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Kristen M. Daum and Dave Roepke, Forum staff writers, Published December 26 2009

Whiteout Christmas: Record-breaking snowstorm should begin waning by noon

Friday likely wasn’t the white Christmas everyone had been dreaming of.

High winds and record snowfall created blizzard-like conditions throughout the Red River Valley, closing Interstate 94 in North Dakota and Interstate 29 from Canada to Iowa.

About a foot of snow fell on Fargo since the storm began Wednesday, with a half-foot just on Friday by 6 p.m. That dropped on the half-foot of snow from the two prior days, with 3 to 5 more inches expected overnight and today.

“There’s still quite a bit of snow upstream yet to come,” said Mark Ewens, a National Weather Service meteorologist at the Grand Forks, N.D., bureau.

The storm should begin tapering off by the time the blizzard warning expires at noon. Winds are expected to die down from the 25-to-35-mph range and flurries should diminish going into the afternoon hours, according to the weather service forecast.

Plows on North Dakota’s two interstates were pulled Friday during the day in the face of heavy drifting. The state Department of Transportation said plows will be sent back out early today, though it’s not clear how long it will take for I-29 and I-94 to reopen.

The storm broke Fargo’s record for heftiest Christmas Day snowfall, a mark nearly a century old. In 1912, Fargo got 3.6 inches, an amount easily eclipsed by noon, according to the weather service.

Fargo-Moorhead seemed like a ghost town Friday, as authorities advised against any travel and winds whipped snow into whiteouts at times. Most families were stranded for the day, and hundreds of churches called off their services.

Public works crews were out cleaning emergency routes in Fargo and Moorhead throughout the day, and they’re expected to continue today.

“They will be working through the weekend to keep the roads clear,” said Fargo Mayor Dennis Walaker, who added that he was out Christmas morning checking on the status of the roads.

“I let them do their own thing; they do a good job,” he said.

Weather problems also affected flights arriving at and departing from Fargo’s Hector International Airport. At least four flights were canceled and a half-dozen were delayed Friday, according to the airport’s Web site.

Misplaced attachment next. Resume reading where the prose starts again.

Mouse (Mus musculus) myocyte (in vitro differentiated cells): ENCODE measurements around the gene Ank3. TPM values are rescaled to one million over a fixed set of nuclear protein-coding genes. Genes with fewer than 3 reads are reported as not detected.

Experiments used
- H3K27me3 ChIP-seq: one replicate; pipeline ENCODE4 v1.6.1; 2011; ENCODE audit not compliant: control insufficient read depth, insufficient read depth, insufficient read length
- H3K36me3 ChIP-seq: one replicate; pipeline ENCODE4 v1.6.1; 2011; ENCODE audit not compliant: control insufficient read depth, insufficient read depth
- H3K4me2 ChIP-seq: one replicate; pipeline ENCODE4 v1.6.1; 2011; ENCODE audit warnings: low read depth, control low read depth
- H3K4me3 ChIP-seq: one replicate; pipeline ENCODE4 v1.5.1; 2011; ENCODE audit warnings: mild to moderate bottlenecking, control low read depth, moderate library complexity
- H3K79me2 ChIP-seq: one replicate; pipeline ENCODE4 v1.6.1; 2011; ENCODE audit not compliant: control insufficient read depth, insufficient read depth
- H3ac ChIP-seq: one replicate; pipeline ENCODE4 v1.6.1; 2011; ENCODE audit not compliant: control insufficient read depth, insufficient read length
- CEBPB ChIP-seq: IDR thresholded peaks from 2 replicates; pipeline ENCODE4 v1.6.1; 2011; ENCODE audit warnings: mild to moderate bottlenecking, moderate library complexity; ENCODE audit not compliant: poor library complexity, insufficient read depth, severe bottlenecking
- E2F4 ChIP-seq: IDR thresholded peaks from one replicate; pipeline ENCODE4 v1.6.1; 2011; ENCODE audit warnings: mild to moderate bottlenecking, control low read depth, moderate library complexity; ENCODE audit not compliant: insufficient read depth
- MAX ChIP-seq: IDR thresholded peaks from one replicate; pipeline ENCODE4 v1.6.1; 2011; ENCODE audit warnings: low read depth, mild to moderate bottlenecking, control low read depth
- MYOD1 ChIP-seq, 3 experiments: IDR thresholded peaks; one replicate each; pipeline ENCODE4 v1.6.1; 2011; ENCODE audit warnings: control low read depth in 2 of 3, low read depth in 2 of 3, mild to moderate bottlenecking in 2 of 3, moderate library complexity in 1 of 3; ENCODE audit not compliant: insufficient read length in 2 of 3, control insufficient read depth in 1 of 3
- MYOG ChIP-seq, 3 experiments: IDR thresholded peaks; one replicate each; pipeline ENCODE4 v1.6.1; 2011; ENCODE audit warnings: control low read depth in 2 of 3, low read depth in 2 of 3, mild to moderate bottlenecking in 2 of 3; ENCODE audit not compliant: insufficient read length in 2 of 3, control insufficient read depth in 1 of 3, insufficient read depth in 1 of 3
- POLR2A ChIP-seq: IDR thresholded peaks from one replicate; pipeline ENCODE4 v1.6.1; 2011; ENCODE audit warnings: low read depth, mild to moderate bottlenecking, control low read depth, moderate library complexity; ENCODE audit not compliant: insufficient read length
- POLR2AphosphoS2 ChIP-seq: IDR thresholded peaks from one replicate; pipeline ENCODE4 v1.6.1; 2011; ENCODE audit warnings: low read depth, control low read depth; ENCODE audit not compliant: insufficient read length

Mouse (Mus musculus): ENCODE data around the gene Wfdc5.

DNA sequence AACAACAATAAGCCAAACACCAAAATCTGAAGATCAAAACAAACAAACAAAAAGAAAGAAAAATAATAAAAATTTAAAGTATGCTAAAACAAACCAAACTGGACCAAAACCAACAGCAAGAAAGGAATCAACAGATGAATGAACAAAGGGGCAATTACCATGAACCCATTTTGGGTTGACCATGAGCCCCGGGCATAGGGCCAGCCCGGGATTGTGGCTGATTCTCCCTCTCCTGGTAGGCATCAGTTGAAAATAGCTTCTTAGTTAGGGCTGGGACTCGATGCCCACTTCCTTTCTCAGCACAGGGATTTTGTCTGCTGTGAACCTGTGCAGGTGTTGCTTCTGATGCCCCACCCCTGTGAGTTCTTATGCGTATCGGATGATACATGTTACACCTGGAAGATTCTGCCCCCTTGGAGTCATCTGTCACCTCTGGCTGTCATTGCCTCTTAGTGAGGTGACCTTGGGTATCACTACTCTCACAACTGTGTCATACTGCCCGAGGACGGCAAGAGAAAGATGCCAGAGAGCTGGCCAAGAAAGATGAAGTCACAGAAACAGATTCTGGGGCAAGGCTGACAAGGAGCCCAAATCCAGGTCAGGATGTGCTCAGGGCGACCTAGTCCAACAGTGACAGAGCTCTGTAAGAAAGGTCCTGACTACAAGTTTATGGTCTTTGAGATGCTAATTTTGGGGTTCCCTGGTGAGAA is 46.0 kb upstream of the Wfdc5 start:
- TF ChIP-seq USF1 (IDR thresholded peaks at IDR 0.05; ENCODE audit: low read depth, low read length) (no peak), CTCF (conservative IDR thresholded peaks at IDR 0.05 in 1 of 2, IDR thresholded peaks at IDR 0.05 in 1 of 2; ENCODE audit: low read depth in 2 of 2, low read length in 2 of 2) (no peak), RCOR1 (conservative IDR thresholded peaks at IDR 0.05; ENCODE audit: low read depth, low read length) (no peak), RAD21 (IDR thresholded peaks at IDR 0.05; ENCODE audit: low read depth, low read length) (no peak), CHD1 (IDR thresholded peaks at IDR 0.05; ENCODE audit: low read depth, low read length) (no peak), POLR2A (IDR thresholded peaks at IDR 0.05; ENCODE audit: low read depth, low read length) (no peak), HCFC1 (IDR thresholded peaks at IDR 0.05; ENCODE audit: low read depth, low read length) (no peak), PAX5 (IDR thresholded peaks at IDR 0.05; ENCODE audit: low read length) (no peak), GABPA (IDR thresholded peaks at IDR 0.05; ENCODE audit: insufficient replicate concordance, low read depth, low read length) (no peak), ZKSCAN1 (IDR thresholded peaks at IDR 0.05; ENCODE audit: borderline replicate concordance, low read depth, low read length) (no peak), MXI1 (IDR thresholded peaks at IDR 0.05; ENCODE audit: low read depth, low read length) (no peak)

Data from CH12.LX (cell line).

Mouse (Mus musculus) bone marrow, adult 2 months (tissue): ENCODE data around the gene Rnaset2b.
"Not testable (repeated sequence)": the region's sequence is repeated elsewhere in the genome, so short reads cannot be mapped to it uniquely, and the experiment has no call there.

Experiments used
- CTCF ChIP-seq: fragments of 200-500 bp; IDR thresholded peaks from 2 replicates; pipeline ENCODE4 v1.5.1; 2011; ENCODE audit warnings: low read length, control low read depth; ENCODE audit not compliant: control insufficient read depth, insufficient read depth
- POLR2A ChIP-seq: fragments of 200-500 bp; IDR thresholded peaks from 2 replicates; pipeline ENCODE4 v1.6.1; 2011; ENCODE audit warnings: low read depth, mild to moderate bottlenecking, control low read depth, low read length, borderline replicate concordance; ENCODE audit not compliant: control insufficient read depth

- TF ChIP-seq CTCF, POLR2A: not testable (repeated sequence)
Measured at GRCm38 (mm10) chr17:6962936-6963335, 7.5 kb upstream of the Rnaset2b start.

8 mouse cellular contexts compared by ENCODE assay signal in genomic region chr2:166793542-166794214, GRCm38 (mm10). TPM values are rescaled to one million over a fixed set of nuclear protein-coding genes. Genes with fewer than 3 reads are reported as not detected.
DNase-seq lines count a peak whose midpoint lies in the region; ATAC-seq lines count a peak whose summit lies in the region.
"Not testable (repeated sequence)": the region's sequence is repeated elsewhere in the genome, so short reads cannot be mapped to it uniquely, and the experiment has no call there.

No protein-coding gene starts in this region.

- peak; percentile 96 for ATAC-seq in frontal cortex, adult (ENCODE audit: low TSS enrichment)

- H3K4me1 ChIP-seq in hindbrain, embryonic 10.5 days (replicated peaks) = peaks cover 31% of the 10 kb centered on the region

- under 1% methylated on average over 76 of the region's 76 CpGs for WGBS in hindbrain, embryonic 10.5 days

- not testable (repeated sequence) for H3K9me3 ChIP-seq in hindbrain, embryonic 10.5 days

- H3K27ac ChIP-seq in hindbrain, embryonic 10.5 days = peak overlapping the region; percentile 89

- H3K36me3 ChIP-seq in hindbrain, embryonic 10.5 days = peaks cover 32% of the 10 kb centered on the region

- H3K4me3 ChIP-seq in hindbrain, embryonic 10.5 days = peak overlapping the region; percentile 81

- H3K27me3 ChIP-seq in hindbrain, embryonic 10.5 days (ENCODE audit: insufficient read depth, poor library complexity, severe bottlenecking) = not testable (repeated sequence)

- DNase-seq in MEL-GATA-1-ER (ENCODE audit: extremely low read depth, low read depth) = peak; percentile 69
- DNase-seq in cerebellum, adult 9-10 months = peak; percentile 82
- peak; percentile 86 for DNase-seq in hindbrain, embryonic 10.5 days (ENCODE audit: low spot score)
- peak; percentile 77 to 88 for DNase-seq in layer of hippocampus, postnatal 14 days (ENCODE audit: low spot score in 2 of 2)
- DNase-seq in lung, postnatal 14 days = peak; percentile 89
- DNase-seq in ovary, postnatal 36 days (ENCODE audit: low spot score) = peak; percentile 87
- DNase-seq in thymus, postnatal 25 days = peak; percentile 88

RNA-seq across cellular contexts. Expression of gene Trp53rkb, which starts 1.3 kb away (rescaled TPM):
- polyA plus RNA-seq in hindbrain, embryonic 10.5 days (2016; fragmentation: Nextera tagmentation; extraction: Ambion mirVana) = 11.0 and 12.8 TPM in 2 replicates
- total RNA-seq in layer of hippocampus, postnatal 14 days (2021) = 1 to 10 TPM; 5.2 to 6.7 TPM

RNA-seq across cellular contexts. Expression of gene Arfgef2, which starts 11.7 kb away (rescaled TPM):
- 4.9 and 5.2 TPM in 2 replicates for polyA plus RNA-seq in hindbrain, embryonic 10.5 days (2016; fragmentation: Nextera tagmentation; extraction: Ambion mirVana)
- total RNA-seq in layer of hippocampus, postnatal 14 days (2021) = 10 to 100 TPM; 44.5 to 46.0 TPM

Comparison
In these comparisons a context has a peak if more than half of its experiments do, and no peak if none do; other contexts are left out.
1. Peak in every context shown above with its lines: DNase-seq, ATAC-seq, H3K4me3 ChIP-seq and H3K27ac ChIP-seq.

Frightful weather didn’t stop some area residents from venturing out. Local police dispatchers reported several stalled vehicles on city roads throughout the day and a couple of rollovers, but no major accidents.

In Minnesota, during the eight-hour period ending at 2 p.m. Friday, state troopers responded to 265 vehicles off the road and 11 crashes resulting in injury.

For the few businesses open Friday, crowds were far thinner than on a usual Christmas.

“It’s been considerably less than last year, but they’re still coming.” said Derek Pickop, manager at Century 10 Cinema in Fargo. “We’re letting the business and weather dictate how long we’re open.”

Pickop said he’s anticipating Century 10 to be open during regular hours today if the weather improves as expected.

The area’s largest retail center is planning to delay its opening but is playing it by ear. West Acres Shopping Center expects to open at 11 a.m., three hours later than planned. That gives shoppers safer daylight hours to hit the day-after-Christmas sales, manager Rusty Papachek said.

Officials are planning to open the mall at 11 a.m., but a final decision will be made this morning, depending on the weather conditions, he said.

Either way, Papachek expects crowds to be much lighter than is typical.

“On a normal day without weather to contend with, it would’ve been a very busy Saturday,” Papachek said. “Right now it’ll be slower. It’ll still be a decent day, but nothing like it would’ve been without snow.”

But the business impact of a holiday blizzard could have been much worse if it happened sooner, he added.

“We could’ve gotten something like this on the Saturday before Christmas, which would have impacted a lot more than what it’s going to,” Papachek said.


Forum photographer Carrie Snyder contributed to this report

Readers can reach Forum reporters Kristen Daum at (701) 241-5541 and Dave Roepke at (701) 241-5535